- Eyewitnesses who saw the same incident often -- in fact usually -- describe it in inconsistent ways, which makes eyewitness testimony one of the leading causes of false convictions.
- Many criminal cases are based on the testimony of acomplices who are just as guilty, if not even more guilty, than the defendant they testify against.
- Men and women who are guilty of crimes can adamantly and convincingly protest their innocence. Many can even do so sincerely, because they have convinced themselves they are innocent.
- Since most normal humans are lucky enough never to have never encountered a sociopathic liar willing to recite detailed, convincing lies to another person, they are often taken in by these people. (I'm looking at you, European women who marry American death-row inmates).
- The way in which a person reacts to news of a loved one's death is so individual and unpredictable that it's meaningless as a clue to guilt or innocence.
- If you hire a private criminal defense lawyer in the U.S., there is no effective real-time regulation of that person's fee policies or performance. If they make an error that leads to you being convicted, you can only argue about that after the fact in expensive appeals, and you face a forbidding standard in proving your case.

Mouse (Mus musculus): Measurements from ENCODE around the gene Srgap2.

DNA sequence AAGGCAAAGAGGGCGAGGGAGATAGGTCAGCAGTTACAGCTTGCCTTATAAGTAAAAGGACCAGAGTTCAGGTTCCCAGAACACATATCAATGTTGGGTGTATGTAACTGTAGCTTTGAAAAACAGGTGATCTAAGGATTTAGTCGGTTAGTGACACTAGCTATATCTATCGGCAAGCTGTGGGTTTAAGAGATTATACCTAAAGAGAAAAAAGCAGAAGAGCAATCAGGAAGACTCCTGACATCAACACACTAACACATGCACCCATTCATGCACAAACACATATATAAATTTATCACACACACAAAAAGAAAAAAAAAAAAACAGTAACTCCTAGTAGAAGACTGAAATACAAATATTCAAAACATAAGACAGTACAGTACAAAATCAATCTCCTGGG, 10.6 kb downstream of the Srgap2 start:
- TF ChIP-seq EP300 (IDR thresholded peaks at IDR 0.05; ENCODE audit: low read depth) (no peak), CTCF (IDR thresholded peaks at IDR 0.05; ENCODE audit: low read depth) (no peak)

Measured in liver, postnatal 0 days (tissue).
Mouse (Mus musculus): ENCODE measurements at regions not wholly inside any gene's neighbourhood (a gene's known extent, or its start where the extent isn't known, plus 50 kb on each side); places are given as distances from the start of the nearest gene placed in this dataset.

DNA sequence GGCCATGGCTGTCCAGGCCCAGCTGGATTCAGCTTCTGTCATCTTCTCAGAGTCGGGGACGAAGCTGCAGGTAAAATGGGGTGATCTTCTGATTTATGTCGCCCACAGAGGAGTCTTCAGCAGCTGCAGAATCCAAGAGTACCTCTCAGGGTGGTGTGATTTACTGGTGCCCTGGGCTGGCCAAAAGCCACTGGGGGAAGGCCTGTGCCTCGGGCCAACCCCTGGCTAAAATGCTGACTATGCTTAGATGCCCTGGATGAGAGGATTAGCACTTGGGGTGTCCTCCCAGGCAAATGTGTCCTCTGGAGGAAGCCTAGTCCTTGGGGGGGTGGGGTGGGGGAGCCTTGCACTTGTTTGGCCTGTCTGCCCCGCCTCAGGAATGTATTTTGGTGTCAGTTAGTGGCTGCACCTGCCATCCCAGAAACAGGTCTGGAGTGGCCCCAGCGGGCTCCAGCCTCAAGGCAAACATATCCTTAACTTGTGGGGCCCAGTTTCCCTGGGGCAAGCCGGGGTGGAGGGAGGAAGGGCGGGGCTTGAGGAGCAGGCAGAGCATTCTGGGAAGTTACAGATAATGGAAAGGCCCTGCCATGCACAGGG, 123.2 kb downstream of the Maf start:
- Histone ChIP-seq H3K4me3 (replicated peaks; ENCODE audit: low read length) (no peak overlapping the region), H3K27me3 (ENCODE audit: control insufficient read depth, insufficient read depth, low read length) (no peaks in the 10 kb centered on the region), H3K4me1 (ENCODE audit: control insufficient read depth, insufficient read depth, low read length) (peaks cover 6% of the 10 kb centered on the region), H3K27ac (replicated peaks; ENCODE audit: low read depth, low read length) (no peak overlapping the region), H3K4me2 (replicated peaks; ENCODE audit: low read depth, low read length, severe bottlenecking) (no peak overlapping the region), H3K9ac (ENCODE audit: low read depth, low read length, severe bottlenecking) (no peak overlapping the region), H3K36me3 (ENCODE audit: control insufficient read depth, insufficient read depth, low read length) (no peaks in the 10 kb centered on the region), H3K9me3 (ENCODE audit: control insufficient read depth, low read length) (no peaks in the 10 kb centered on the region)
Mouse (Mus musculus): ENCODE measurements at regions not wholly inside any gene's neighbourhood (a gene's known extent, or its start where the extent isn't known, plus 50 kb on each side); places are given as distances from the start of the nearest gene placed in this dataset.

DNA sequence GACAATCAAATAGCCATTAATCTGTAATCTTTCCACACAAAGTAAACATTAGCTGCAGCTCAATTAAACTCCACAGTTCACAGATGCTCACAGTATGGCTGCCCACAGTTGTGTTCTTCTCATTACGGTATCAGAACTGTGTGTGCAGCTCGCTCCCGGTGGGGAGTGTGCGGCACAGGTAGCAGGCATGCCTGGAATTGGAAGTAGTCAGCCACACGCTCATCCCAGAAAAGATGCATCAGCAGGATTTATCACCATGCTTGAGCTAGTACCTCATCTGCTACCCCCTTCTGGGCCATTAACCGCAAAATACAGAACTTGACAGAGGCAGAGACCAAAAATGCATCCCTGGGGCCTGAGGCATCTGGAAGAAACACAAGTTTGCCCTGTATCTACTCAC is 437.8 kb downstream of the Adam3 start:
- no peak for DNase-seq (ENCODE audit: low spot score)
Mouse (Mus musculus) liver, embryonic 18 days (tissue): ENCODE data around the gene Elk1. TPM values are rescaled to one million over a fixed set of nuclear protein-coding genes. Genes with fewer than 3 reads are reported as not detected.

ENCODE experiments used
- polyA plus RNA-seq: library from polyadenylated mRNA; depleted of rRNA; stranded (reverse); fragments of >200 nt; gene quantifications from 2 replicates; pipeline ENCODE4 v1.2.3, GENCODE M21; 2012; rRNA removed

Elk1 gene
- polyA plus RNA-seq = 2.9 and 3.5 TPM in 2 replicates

- Notorious criminal cases attract unstable people who will do everything from claiming responsibility for horrific murders to fabricating evidence for or against the accused.
- If you investigate any incident long enough, you will inevitably come across spectacularly improbable 'coincidences', such as the fact that the man who discovered Lee's body happened to be a notorious streaker who once intentionally exposed himself naked in public to a female police officer in uniform. (After he waggled his dong at her he ran away. She found his clothes and confiscated them).
During her patient re-investigation of Lee's death, Koenig encounters almost all of these vagaries of investigation. She shows how the fabric of reality attending the actual events starts dissolving immediately, and decomposes further with every passing day until the original pattern is irretrievably lost -- or distorted by bias, error, or selective memory. Koenig can't wrap the events up in a neat little bundle because this isn't fiction, there is no bundle, there is no happy ending. It is to her credit that she chose a case marked by ambiguity, and that she resisted the urge to channel the facts she found into a pat, tidy, misleading narrative. By doing so, she conveys profound truths about memory, bias, violence, and justice. 'Serial', if you ask me is journalism at its finest.